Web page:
Within the last 30 years, students of human psychologic dvelopment have come to describe the bond between parents and children as "attachment".

Despite the appearance of the term as having an obvious meaning, the students of interactions between parent and child mean something specific, rather than what we might, in a general way, see as a random judgment as to how close emotionally the parent and child are.

The students of attachment, instead mean something quite specific - they postulate a normative interaction between mother and newborn that is set forward as an a priori goal, and then, in an observational setting, the deficit relative to that goal is defined as a diminishment of "attachment". One might argue that with a single parameter, the student of "attachment" hopes to explain at least some of the panoply of human ailments.

The difficulty sets in, however, that despite one's reasonable assumption that "attachment" is a parameter that reflects a panoply of antecedent conditions, the students of the parameter (or quantifiable observation) do not seem to have much notion of what determines the value that they are studying.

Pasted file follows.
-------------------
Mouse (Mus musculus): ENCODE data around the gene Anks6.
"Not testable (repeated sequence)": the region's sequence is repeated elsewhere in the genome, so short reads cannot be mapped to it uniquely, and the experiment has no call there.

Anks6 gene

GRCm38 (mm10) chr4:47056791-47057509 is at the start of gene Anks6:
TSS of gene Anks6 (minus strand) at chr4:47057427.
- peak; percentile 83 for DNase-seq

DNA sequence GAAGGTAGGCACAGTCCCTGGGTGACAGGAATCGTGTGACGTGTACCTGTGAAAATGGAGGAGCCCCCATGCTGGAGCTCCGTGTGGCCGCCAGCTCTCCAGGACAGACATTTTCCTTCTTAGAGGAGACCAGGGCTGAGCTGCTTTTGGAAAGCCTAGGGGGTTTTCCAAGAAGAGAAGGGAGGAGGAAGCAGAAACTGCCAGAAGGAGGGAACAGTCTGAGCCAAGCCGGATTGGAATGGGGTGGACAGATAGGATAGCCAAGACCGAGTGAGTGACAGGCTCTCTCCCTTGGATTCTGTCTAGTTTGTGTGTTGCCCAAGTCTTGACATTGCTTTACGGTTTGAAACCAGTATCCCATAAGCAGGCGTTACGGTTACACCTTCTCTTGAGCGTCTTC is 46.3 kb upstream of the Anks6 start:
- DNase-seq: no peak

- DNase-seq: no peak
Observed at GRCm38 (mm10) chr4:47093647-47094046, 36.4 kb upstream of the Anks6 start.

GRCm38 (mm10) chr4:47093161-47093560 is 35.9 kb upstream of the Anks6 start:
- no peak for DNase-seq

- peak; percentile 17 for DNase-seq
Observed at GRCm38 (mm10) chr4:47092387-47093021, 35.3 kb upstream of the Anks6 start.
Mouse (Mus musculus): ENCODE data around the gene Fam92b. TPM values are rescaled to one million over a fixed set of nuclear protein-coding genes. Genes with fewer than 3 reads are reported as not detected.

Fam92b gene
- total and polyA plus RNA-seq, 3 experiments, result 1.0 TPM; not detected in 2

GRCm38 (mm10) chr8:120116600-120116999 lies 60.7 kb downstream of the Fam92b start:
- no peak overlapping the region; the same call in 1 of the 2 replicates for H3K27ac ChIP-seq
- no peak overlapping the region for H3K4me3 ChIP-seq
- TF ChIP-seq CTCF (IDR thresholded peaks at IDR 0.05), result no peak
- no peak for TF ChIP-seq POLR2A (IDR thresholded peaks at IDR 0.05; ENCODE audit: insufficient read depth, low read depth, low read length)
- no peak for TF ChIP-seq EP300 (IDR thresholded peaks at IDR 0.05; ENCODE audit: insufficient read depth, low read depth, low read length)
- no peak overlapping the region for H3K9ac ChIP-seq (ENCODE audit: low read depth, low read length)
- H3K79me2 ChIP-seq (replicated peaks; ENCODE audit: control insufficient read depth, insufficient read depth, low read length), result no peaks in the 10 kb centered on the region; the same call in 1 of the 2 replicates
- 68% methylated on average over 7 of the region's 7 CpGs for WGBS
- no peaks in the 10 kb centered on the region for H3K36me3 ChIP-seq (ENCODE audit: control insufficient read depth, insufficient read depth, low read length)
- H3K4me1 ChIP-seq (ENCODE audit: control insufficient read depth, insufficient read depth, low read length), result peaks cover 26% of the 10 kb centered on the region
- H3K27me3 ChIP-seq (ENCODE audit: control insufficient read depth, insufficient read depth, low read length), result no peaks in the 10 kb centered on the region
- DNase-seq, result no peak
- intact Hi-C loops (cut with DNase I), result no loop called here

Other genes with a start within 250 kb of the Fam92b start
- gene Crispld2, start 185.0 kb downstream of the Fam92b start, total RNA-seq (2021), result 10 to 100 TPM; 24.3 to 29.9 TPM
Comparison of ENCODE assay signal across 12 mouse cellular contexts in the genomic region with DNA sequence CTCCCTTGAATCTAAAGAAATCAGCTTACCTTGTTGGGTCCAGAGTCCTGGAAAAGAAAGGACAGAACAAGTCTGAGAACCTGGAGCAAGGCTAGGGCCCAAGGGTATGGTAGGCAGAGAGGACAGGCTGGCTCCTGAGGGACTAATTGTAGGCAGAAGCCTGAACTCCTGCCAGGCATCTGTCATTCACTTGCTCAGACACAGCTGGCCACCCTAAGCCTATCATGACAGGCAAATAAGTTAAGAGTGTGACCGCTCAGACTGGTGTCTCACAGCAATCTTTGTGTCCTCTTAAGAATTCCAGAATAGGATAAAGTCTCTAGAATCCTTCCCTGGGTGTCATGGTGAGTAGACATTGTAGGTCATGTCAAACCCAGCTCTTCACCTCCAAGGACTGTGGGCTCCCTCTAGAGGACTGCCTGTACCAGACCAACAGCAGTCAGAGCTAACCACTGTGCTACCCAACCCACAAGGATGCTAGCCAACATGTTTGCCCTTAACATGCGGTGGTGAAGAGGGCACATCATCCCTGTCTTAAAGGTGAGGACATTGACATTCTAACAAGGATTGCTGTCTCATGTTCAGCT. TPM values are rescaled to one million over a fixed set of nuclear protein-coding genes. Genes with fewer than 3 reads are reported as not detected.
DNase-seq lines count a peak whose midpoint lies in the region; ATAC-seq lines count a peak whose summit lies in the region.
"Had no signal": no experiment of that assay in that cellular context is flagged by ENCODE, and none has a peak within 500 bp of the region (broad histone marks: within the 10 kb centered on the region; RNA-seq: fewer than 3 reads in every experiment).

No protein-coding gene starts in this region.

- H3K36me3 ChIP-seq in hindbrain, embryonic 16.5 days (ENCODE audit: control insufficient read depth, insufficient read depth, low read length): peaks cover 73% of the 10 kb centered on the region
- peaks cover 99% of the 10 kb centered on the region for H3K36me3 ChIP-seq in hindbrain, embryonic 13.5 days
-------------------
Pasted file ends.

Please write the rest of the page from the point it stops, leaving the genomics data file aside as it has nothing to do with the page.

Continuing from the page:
One might simply argue that any disturbance in the relationship between mother and infant reflects a problem in the mother's emotional setting (such as environment, or personal history). One might also argue, more specifically, that a mother who has no training (formal or informal) in caring for an infant might indeed struggle with "attachment".

Nevertheless, the study of "attachment" has real value, in that it encourages us to look at human interaction as the basis for our prognostics and treatment approaches.Typical citation on attachment theory

One peculiarity of working with a unitary hypothesis (a theory of everything based on a single parameter) is that one can easily find similar "causative" agents.

Here is a citation of a finding a smilar "causation" but instad, based on income levels (or, if you please, many other paramters, such as years of education of parents, or proximity to the beach, or married vs. single families, etc. etc.).

This abundantly displays the difficulty of using statistical correlations as evidence that one has discoverd causation, without any application of a scientifc method. Any given parameter might be found in correlation, but without a specific hypothesis of causation that is in some way exclusive of other modes of causation, a correlation does not provide sufficient evidence of causation (and other criteria must be met as well, see links to The Scientifc Method in Psychiatry).

Income as a Cause of the "Obesity gap":LA Times article

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